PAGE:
When Jack Warden took a moment to photograph some unusual looking seaweed during a fishing trip with his father, he didn’t know that he was recording an invasive marine pest he had discovered for the first time in New Zealand.
Unusually low tides enabled Jack to spot and photograph Caulerpa at Blind Bay
“I was home for my Dad’s birthday,” recalls Jack of the day he became the first person to discover Caulerpa brachypus in the waters of Blind Bay, Aotea Great Barrier Island.
“We were going fishing, and the tide was as low as it gets on that coast. We launched the boat from a tractor next to the rocks, and because the tide was so low, the seaweed was almost out of the water.”
Jack is a senior ecologist (of the terrestrial kind), and in the habit of photographing his findings and submitting them to the online community on iNaturalist, where citizens and scientists alike can submit creatures they find for identification by experts.
Jack didn’t know its significance at that point, but he knew it was a species he hadn’t encountered before and so uploaded the images and waited to see what the scientific community identified it as.
Pictured: the photos of his discovery that Jack submitted to iNaturalist
Very quickly Sergio Diaz Martinez from the National Autonomous University of Mexico – a Caulerpa expert who had previously worked with NIWA in Wellington – identified it to genus level and tagged a local colleague, who contacted Jack via the iNaturalist app. As a result, Biosecurity New Zealand was notified of the find and asked that he urgently take a sample.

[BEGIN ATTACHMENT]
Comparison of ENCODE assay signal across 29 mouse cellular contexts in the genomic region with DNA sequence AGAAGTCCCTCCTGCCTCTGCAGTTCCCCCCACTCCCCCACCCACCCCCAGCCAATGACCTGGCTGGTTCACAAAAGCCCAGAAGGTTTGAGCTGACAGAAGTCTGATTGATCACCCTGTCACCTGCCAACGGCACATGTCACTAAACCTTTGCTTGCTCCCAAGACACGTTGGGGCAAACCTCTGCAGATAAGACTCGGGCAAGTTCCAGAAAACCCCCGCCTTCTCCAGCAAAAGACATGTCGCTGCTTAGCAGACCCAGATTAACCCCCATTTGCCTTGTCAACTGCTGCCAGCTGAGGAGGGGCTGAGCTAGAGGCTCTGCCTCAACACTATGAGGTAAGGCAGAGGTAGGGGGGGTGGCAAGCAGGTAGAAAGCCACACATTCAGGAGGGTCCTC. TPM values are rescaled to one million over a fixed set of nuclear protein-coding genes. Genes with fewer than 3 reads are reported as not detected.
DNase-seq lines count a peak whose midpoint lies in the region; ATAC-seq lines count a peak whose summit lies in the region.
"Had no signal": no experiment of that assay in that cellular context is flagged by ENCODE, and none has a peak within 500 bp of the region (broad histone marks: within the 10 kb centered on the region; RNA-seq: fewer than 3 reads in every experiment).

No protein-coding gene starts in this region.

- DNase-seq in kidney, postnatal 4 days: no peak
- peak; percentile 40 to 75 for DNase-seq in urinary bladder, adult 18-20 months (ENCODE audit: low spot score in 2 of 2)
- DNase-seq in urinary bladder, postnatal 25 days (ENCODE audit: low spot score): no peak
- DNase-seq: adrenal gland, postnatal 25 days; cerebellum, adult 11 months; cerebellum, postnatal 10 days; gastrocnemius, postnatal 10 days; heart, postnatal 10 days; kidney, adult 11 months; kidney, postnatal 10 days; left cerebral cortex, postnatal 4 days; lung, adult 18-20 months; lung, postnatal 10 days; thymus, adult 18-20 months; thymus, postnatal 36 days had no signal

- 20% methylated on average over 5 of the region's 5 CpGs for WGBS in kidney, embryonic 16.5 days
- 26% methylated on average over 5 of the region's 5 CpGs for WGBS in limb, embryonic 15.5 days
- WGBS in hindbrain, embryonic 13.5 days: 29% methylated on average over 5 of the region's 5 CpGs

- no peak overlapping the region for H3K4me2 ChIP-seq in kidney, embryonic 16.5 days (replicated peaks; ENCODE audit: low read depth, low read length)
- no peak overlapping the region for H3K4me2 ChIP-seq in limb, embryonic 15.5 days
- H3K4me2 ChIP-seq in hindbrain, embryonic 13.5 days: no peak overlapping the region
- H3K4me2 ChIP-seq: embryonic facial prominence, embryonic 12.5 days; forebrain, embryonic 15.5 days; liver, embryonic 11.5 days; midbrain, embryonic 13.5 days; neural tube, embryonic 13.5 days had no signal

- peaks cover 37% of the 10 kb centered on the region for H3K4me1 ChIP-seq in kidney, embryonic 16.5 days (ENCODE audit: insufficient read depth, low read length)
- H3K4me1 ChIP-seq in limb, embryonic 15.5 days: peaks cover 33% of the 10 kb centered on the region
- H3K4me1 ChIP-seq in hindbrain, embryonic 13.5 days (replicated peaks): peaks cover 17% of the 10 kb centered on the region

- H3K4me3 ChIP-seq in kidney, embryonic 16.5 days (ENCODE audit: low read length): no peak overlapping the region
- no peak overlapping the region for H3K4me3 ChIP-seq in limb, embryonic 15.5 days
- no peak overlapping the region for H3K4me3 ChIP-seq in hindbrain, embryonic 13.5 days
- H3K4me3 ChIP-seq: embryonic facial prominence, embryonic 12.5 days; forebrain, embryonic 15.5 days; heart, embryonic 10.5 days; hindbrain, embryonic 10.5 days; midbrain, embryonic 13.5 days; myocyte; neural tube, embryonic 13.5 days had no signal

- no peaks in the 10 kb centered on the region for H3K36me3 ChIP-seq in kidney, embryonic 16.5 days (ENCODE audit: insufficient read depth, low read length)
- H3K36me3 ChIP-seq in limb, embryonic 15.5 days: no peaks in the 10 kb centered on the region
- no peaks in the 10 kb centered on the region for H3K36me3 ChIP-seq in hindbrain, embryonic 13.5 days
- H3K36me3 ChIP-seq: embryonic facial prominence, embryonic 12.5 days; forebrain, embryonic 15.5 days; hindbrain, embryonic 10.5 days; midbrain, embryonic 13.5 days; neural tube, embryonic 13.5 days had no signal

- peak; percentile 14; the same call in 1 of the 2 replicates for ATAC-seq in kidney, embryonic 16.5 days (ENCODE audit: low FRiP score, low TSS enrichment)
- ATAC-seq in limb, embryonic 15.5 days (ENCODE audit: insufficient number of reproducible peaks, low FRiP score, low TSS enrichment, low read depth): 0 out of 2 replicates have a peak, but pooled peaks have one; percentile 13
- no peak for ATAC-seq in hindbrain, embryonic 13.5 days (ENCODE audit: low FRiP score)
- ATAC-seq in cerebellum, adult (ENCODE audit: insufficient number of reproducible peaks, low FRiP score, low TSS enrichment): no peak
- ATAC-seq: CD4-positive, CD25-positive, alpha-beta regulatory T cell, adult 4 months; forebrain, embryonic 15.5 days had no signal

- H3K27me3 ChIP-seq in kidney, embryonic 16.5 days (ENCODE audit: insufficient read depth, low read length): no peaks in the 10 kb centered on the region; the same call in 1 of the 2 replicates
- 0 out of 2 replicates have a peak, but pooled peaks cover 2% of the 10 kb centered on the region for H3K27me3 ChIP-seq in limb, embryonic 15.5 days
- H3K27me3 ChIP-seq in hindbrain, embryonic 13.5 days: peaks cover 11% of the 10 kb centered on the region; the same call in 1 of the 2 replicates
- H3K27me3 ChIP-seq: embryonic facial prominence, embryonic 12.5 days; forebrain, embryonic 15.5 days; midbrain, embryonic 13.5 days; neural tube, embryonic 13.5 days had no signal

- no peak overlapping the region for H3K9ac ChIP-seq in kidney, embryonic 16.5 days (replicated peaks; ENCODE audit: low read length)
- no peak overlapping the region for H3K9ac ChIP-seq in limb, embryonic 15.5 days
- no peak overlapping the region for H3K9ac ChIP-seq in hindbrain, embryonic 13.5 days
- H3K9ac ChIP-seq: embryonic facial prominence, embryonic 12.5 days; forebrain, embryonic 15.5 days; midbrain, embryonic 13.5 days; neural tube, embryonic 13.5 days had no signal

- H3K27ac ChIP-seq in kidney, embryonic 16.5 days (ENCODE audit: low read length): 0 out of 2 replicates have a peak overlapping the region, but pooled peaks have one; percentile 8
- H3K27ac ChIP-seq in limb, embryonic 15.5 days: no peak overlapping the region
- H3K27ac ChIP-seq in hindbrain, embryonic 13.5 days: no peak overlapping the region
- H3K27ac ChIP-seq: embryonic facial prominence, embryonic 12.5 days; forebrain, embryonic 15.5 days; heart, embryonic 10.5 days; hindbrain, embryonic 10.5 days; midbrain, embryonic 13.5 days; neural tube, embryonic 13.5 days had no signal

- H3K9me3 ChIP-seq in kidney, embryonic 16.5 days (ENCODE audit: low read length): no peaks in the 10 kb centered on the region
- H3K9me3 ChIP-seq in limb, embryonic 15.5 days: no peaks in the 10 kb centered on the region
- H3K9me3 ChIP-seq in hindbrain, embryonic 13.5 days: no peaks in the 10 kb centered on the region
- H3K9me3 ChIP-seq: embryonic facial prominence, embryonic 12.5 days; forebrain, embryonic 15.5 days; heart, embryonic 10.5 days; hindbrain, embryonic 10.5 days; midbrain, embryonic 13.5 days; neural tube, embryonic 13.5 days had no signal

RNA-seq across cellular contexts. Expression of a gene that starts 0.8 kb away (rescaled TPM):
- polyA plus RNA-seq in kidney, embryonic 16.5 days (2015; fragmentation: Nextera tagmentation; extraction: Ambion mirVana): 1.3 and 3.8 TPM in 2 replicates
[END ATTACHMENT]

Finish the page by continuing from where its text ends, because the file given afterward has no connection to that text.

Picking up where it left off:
With the tides now back to normal, getting a sample with just a snorkel and in turbulent weather was easier said than done, so Biosecurity New Zealand despatched divers to the scene to assist. Samples were soon sent to the Marine Invasive Taxonomic Service at NIWA who identified the Caulerpa to species level based upon morphology and genetics.
The response to confirmation that it was Caulerpa was swift: Biosecurity New Zealand initiated a formal incursion response with Ngāti Rehua Ngāti Wai ki Aotea, Auckland Council and the Department of Conservation. The species was listed as an Unwanted Organism under the Biosecurity Act, and to minimise its spread Biosecurity New Zealand placed a Controlled Area Notice (CAN) on Blind Bay and Tryphena Harbourat the same time as Ngāti Rehua Ngāti Wai ki Aotea imposed a rāhui on the areas.
Caulerpa was subsequently found in Whangaparapara Harbour and controls are now in place over this bay as well.
Biosecurity New Zealand’s Response Controller David Yard says that while new species are detected every day on iNaturalist, this one is significant because it is an invasive species not previously found in New Zealand.
“Its source is currently unknown, but it may have been introduced on fishing or boating equipment. The sooner we find exotic new organisms, the better our chance of doing something about it. Detecting this when Jack did may have stopped it spreading further,” Mr Yard says.
The irony is that the controls mean that Jack, (pictured left filleting his catch on the day he discovered Caulerpa) when he visits his father (pictured right), can’t go fishing from his closest bay.
“We have caught a 20 pound snapper right where we found the Caulerpa,” says Jack. “A lot of people fish on the beach where the seaweed grows. The flow on effects it could have on inshore fishing and the potential impact it could have if it destroys the habitat are potentially huge, and long term.”
Find out more about Caulerpa and the Controlled Area Notice by using this link.